LTDA Alternative Proposal: Impact Assessment
The LTDA believes that by retrofitting all licensed Euro V diesel taxis in London to a certified Euro VI standard, more NOx emissions will be saved than if TfL reduces the taxi licence age limit from 15 to 12 years over a phased period between 2020 and 2022 (alongside mandating the maximum taxi operating age to the same as the relevant age limit from November 2019).
Under TfL’s proposals, 8,030.04 g/km of NOx will be saved between November 2019 and November 2022, as shown in table 1 below.
The LTDA has carried out an impact assessment of the total NOx savings of retrofitting all Euro V diesel taxis licensed in London to a certified Euro VI standard, and retaining the existing taxi licence age limit at 15 years.
Table 2 below shows that 7,374.24 g/km of NOx emissions would be saved by retrofitting 4,500 Euro V diesel taxis to a certified Euro VI standard (nb. including NOx savings from 924 Euro III taxis reaching the 15-year age limit in November this year). In addition, if the taxi age limit was retained at 15 years, a further 4,847.22 g/km of NOx emissions would also be saved as the oldest Euro III taxis reach the 15 year limit each year, shown in table 3.
Therefore, under the LTDA’s proposals the total NOx saved by 2022 from converting 4,500 Euro V diesel taxis to a certified Euro VI standard (7,374.24 g/km) and from the natural expiration of the oldest cabs at 15 years (4,847.22 g/km), would be 12,2211.45 g/km.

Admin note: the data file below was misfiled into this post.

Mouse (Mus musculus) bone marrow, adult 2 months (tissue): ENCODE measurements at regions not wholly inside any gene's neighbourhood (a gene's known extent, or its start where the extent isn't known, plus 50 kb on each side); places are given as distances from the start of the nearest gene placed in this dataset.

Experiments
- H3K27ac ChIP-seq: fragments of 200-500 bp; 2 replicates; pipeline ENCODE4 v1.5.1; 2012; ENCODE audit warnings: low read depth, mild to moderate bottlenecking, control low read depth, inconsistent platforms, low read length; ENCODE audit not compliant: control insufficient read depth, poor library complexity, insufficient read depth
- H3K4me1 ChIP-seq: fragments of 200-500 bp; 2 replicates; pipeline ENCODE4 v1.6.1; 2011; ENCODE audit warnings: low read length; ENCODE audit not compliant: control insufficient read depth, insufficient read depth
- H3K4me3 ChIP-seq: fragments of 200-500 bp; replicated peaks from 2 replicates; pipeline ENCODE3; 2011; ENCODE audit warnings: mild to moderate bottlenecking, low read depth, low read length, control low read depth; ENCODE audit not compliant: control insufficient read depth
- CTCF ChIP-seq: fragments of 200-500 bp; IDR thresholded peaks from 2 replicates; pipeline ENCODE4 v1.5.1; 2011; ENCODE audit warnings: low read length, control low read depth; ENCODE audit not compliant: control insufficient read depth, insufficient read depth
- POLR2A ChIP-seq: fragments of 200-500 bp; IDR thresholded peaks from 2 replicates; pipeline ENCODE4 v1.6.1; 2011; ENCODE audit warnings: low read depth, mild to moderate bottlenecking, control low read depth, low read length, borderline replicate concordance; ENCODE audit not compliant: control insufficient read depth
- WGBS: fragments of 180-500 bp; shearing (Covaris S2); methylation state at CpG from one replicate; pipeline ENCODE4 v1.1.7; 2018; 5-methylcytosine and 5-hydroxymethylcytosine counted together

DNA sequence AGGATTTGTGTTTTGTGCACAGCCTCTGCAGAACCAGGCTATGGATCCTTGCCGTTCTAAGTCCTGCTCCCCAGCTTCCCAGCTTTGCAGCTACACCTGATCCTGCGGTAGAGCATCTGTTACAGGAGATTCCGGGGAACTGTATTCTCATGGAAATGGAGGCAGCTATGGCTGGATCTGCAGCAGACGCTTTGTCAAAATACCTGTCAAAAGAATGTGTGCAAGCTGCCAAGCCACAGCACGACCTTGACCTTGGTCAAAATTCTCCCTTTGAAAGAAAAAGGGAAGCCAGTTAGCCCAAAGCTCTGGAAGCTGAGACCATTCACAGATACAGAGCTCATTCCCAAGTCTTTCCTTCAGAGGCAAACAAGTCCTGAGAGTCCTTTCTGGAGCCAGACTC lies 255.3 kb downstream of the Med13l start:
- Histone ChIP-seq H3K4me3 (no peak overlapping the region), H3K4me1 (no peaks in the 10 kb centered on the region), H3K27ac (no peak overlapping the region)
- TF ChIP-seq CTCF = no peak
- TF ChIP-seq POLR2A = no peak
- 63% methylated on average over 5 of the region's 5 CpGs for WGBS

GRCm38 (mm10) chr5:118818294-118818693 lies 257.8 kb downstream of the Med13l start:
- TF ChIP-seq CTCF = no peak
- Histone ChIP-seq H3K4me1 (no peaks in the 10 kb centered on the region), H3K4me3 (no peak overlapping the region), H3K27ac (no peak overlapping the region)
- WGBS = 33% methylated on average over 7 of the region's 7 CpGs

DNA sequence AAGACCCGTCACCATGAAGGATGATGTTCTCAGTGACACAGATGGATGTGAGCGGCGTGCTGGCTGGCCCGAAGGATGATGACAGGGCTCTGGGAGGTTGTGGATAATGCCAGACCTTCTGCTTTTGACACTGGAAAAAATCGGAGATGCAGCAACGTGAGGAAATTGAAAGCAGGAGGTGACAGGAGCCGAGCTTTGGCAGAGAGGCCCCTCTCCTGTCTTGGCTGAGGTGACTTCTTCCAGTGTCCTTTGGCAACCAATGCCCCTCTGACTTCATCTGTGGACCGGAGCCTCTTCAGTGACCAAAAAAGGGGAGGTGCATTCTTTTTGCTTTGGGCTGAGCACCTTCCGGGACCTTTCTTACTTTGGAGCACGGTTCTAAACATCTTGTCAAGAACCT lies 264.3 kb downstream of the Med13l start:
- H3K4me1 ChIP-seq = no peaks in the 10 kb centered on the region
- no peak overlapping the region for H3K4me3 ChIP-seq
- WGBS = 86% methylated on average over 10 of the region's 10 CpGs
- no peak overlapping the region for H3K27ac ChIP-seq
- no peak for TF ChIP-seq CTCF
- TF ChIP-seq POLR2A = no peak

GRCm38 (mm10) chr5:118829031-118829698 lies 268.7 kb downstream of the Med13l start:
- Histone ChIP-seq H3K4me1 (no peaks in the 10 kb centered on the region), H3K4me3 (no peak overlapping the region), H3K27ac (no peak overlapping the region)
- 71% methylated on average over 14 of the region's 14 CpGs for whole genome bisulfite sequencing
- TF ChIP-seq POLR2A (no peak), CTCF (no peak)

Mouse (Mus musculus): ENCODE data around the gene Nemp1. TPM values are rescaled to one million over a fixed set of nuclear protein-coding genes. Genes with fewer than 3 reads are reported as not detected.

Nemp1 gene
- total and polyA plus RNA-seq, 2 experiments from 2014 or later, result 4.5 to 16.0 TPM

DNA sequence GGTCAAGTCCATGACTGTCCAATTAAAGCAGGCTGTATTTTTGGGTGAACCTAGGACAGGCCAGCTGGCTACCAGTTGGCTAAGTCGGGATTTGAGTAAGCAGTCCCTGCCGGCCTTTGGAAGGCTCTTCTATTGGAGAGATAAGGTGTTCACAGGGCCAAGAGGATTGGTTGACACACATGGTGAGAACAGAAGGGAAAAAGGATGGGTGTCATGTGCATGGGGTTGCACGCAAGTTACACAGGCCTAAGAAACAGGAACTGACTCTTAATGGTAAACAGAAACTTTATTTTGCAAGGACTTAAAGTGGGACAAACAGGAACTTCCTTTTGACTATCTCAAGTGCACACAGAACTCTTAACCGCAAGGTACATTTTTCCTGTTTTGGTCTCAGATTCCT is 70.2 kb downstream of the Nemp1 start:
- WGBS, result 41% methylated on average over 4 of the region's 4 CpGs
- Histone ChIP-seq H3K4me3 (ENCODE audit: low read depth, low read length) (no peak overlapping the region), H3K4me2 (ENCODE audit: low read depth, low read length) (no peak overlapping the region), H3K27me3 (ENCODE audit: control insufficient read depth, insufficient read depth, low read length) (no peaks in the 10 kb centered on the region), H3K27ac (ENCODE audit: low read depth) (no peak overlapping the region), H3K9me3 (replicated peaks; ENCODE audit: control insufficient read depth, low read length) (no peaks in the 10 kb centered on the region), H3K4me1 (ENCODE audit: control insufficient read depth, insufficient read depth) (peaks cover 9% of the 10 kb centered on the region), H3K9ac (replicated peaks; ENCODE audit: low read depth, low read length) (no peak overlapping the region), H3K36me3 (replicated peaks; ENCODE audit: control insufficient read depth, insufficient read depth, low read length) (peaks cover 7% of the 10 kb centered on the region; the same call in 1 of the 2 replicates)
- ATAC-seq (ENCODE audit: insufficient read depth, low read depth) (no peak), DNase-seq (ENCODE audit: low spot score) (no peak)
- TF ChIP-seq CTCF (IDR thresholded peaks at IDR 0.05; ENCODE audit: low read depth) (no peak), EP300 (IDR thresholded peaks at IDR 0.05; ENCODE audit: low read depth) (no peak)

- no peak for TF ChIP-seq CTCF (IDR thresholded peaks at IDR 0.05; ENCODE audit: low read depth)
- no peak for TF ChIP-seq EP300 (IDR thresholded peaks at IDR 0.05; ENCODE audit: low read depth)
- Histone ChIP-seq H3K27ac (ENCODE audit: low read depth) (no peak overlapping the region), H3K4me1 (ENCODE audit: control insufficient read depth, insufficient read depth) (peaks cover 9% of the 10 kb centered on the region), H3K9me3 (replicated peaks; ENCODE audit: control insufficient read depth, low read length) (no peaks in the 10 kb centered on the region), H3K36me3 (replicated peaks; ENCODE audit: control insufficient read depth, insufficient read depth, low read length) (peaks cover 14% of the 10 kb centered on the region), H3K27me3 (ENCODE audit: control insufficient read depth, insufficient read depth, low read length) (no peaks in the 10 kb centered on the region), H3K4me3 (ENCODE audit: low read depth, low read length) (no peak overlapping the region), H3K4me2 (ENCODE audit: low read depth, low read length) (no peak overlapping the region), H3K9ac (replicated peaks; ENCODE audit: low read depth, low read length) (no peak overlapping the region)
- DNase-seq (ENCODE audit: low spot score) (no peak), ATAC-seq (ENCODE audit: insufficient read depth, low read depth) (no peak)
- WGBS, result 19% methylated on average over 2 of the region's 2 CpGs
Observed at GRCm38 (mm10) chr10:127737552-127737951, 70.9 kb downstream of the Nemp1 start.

This demonstrates an additional 4,191.42 g/km NOx saving by November 2022 compared with TfL’s current proposals (8,030.04 g/km), as shown in table 4, a 52% increase.
While the oldest Euro III and Euro IV taxis will remain in the fleet for a short time under the LTDA’s proposals, these vehicles are mostly driven by members of the trade who are using them less than newer drivers. In addition, almost all remaining Euro III taxis (bar 80) would be scrapped by 2022 even if the age limit remains at 15 years. Our full impact assessment shows that retrofitting 4,500 Euro V taxis – being the most heavily utilised vehicles in London – would deliver much more significant NOx savings, even if the older Euro III and IV taxis remain within the fleet until they reach the 15-year age limit.
The LTDA has sourced a SCRT retrofit system from HJS Emission Technology – Europe's largest manufacturer of retrofit systems for buses and light commercial vehicles. This system can covert both TX4 and the Mercedes-Benz Vito taxi from Euro V to meet a certified Euro VI standard.
Following the £24 million funding boost for the taxi delicensing scheme earlier this year, the total funds available stand at £42 million. Under the LTDA’s proposal, the cost of converting each taxi under the LTDA’s proposal is estimated at £4,000 and therefore converting 4,500 would cost a total of £18 million out of the total £42 million taxi delicensing budget.
The LTDA believes its proposals would be the best use of these funds as utilising the money in this way would help the taxi trade significantly reduce its contribution to NOx emissions much earlier than under TfL’s age limit reduction proposal. The additional benefit of retaining residual values in existing vehicles would enable more owners to upgrade to ZEC vehicles in the short to medium term and result in a fully ZEC fleet much earlier than would otherwise be the case.